George Ricci: cellist extraordinaire, lover of sound


Volume CX, No. 9September, 2010

George Ricci, 89, a cellist and a Local 802 member since 1941, died on March 12. In the last issue of Allegro, we printed an abbreviated obituary for Mr. Ricci. Since then, we’ve learned much more about his life, and we are pleased to print an essay below by violist Eric Shumsky, son of the late violinist Oscar Shumsky. We are also indebted to Mr. Ricci’s friend, Greg Zayia, who added some important details to this story.

Photo: John Kringas

George Ricci was one of the great American cellists, and, like many great musicians, his family is musical. His brother is the great violinist Ruggiero Ricci and his sister Emma retired as a violinist from the Metropolitan Opera a few years ago.

Born in California and raised by Italian immigrants, George and Ruggiero performed together as child prodigies. A wonderful recording of Brahms’ “Double Concerto in A minor” for violin, cello and orchestra features the two brothers with the Leipzig Gewandhaus Orchestra under Kurt Masur. They also performed the concerto at Carnegie Hall.

George Ricci resided for a great part of his life in New York City and was one of the most in-demand cellists in the concert and movie industry.

Early on, Mr. Ricci won a scholarship to study with Alfred Wallenstein, principal cello of the New York Philharmonic.

Next, his journey continued with the famed cello teacher Dirian Alexanian, who was the assistant of Pablo Casals. Alexanian, who often taught Casals’ class, taught Antonio Janigro, Pierre Fournier and Emanuel Feuerman, among other greats in the cello world. In 1937, Alexanian moved to New York and taught in New York City. Among his prize students was Mr. Ricci, as well as Bernard Greenhouse, David Soyer and Raya Garbousova.

Mr. Ricci’s versatility was outstanding. In addition to being a classical virtuoso, he was a cellist in the Tommy Dorsey Orchestra when the young Frank Sinatra first came on board. “In fact, George was frequently mistaken for Sinatra by the young girls who would wait at the stage door after their gigs,” wrote Mr. Ricci’s friend Greg Zayia, in an e-mail to Allegro. Mr. Ricci was also the cellist on many other Sinatra recordings.

Mr. Ricci became principal cellist with the ABC Orchestra in New York. In the heyday of recordings, spectacular players were needed who could sight-read new scores and sound tremendous on the first take. George Ricci was such a virtuoso. He was legendary and his scintillating technique is still talked about by many great musicians who knew and heard him.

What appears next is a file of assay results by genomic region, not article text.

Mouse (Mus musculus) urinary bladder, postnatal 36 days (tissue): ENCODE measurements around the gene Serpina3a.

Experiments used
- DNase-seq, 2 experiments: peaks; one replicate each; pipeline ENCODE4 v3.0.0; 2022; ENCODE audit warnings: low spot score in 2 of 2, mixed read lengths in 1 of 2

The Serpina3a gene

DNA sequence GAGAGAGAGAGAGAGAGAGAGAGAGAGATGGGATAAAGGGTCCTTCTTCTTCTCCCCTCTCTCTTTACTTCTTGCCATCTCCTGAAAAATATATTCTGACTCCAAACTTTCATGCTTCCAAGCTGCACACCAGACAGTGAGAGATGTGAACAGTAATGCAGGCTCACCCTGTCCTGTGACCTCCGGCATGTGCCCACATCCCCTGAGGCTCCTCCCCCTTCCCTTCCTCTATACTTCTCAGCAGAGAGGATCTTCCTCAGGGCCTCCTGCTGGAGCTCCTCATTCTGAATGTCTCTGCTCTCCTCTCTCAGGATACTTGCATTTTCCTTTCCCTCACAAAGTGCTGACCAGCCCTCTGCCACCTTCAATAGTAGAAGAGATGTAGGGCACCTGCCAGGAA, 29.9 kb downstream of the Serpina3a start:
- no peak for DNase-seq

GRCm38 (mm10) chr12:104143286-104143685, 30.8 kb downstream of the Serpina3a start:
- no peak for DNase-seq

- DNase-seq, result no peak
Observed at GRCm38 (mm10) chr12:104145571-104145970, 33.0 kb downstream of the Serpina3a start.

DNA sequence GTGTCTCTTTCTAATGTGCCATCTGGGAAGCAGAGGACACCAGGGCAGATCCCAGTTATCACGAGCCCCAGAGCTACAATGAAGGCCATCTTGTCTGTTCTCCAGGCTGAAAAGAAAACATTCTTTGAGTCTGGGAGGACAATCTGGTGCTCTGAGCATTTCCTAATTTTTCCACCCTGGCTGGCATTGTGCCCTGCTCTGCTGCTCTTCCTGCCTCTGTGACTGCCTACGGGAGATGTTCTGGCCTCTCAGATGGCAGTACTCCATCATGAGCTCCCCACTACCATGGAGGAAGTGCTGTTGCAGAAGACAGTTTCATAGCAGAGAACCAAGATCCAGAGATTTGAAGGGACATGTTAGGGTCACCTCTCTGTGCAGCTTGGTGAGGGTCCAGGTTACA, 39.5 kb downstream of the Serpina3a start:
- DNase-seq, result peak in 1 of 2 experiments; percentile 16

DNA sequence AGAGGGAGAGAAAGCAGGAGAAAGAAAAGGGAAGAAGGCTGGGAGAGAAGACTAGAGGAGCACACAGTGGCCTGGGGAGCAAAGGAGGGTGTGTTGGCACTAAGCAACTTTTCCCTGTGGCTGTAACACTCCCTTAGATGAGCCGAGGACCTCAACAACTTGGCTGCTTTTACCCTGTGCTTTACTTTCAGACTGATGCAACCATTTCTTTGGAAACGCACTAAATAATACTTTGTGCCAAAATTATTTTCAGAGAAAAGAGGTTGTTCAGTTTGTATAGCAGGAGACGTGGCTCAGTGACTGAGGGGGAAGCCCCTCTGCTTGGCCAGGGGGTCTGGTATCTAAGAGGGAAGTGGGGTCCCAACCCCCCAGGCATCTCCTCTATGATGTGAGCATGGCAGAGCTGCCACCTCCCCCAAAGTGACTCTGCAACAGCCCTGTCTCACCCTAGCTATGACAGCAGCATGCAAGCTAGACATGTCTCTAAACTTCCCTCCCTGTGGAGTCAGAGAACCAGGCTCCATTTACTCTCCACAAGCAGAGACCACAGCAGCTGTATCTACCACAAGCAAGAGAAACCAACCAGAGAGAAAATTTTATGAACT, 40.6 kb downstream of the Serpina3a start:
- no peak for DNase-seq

With cigarette in hand he would dazzle even the greatest of violinists, playing their works at breakneck speed with tremendous accuracy of intonation and artistic beauty on the more cumbersome cello. In fact, he could also pick up a violin, turn it upright like a miniature cello, and bedazzle everyone around him by playing virtuosic violin parts.

Mr. Ricci and the great violinist Arnold Aidus formed Stradivari Recordings, essentially for the preservation and distribution of their art. This kind of self-sustained recording venture was really ahead of its time – and this was 50 years ago!

Mr. Ricci was married to Elaine Vito, whose father was Edward Vito. Both father and daughter had been harpists with the NBC Symphony, with Edward holding first chair under Arturo Toscanini.

With the passing of George Ricci, the concert world is left without one of its great proponents of this gorgeous instrument. Mr. Ricci was a truly serious artist. To him actions spoke much louder than words. He cared about sincerity, beauty and – above all – sound.

George Ricci will be missed by so many who were touched by his glorious artistry. He is survived by his brother Ruggiero, son Edward and sister Emma. Mr. Ricci’s wife Elaine passed away a few years ago, as did his other son Robert.